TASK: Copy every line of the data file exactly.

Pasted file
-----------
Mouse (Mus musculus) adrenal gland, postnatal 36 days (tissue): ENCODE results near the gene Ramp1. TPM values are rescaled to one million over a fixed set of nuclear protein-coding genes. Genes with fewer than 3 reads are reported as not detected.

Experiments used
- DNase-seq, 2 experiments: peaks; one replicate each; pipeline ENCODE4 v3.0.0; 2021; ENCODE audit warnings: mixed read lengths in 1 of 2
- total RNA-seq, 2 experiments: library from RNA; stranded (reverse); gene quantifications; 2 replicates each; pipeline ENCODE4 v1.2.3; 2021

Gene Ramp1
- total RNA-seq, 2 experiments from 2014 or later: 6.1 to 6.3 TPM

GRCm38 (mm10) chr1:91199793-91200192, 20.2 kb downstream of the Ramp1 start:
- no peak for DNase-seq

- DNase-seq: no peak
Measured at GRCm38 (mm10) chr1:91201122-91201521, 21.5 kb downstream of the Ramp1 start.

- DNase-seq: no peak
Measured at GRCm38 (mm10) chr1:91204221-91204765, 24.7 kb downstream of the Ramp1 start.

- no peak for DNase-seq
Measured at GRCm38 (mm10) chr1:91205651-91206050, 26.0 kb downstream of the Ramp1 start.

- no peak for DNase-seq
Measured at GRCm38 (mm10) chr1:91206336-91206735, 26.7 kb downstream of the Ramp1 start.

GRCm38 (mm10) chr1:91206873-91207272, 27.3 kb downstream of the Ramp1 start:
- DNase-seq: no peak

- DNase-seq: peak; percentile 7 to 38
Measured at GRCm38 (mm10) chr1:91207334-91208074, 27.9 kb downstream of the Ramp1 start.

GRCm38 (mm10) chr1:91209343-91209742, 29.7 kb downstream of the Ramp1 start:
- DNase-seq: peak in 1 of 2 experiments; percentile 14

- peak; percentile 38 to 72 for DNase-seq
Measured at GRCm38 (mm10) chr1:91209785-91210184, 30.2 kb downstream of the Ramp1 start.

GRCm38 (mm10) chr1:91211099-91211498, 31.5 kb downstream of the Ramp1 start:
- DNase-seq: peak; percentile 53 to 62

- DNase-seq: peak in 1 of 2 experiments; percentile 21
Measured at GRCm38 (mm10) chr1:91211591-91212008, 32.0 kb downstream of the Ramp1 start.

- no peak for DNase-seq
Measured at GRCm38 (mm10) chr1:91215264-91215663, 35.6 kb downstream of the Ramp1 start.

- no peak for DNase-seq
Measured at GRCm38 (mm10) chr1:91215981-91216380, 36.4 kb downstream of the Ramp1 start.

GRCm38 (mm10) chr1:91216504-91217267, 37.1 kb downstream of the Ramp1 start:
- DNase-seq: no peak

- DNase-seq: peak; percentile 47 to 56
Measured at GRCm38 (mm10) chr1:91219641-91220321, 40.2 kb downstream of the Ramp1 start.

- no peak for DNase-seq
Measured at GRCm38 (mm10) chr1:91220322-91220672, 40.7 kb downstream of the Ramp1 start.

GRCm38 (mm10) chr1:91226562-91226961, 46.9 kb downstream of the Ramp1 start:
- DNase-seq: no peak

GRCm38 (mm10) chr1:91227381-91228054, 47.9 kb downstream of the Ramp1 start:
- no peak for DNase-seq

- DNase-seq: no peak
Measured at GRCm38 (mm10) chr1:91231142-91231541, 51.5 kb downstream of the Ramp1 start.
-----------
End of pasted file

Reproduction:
Mouse (Mus musculus) adrenal gland, postnatal 36 days (tissue): ENCODE results near the gene Ramp1. TPM values are rescaled to one million over a fixed set of nuclear protein-coding genes. Genes with fewer than 3 reads are reported as not detected.

Experiments used
- DNase-seq, 2 experiments: peaks; one replicate each; pipeline ENCODE4 v3.0.0; 2021; ENCODE audit warnings: mixed read lengths in 1 of 2
- total RNA-seq, 2 experiments: library from RNA; stranded (reverse); gene quantifications; 2 replicates each; pipeline ENCODE4 v1.2.3; 2021

Gene Ramp1
- total RNA-seq, 2 experiments from 2014 or later: 6.1 to 6.3 TPM

GRCm38 (mm10) chr1:91199793-91200192, 20.2 kb downstream of the Ramp1 start:
- no peak for DNase-seq

- DNase-seq: no peak
Measured at GRCm38 (mm10) chr1:91201122-91201521, 21.5 kb downstream of the Ramp1 start.

- DNase-seq: no peak
Measured at GRCm38 (mm10) chr1:91204221-91204765, 24.7 kb downstream of the Ramp1 start.

- no peak for DNase-seq
Measured at GRCm38 (mm10) chr1:91205651-91206050, 26.0 kb downstream of the Ramp1 start.

- no peak for DNase-seq
Measured at GRCm38 (mm10) chr1:91206336-91206735, 26.7 kb downstream of the Ramp1 start.

GRCm38 (mm10) chr1:91206873-91207272, 27.3 kb downstream of the Ramp1 start:
- DNase-seq: no peak

- DNase-seq: peak; percentile 7 to 38
Measured at GRCm38 (mm10) chr1:91207334-91208074, 27.9 kb downstream of the Ramp1 start.

GRCm38 (mm10) chr1:91209343-91209742, 29.7 kb downstream of the Ramp1 start:
- DNase-seq: peak in 1 of 2 experiments; percentile 14

- peak; percentile 38 to 72 for DNase-seq
Measured at GRCm38 (mm10) chr1:91209785-91210184, 30.2 kb downstream of the Ramp1 start.

GRCm38 (mm10) chr1:91211099-91211498, 31.5 kb downstream of the Ramp1 start:
- DNase-seq: peak; percentile 53 to 62

- DNase-seq: peak in 1 of 2 experiments; percentile 21
Measured at GRCm38 (mm10) chr1:91211591-91212008, 32.0 kb downstream of the Ramp1 start.

- no peak for DNase-seq
Measured at GRCm38 (mm10) chr1:91215264-91215663, 35.6 kb downstream of the Ramp1 start.

- no peak for DNase-seq
Measured at GRCm38 (mm10) chr1:91215981-91216380, 36.4 kb downstream of the Ramp1 start.

GRCm38 (mm10) chr1:91216504-91217267, 37.1 kb downstream of the Ramp1 start:
- DNase-seq: no peak

- DNase-seq: peak; percentile 47 to 56
Measured at GRCm38 (mm10) chr1:91219641-91220321, 40.2 kb downstream of the Ramp1 start.

- no peak for DNase-seq
Measured at GRCm38 (mm10) chr1:91220322-91220672, 40.7 kb downstream of the Ramp1 start.

GRCm38 (mm10) chr1:91226562-91226961, 46.9 kb downstream of the Ramp1 start:
- DNase-seq: no peak

GRCm38 (mm10) chr1:91227381-91228054, 47.9 kb downstream of the Ramp1 start:
- no peak for DNase-seq

- DNase-seq: no peak
Measured at GRCm38 (mm10) chr1:91231142-91231541, 51.5 kb downstream of the Ramp1 start.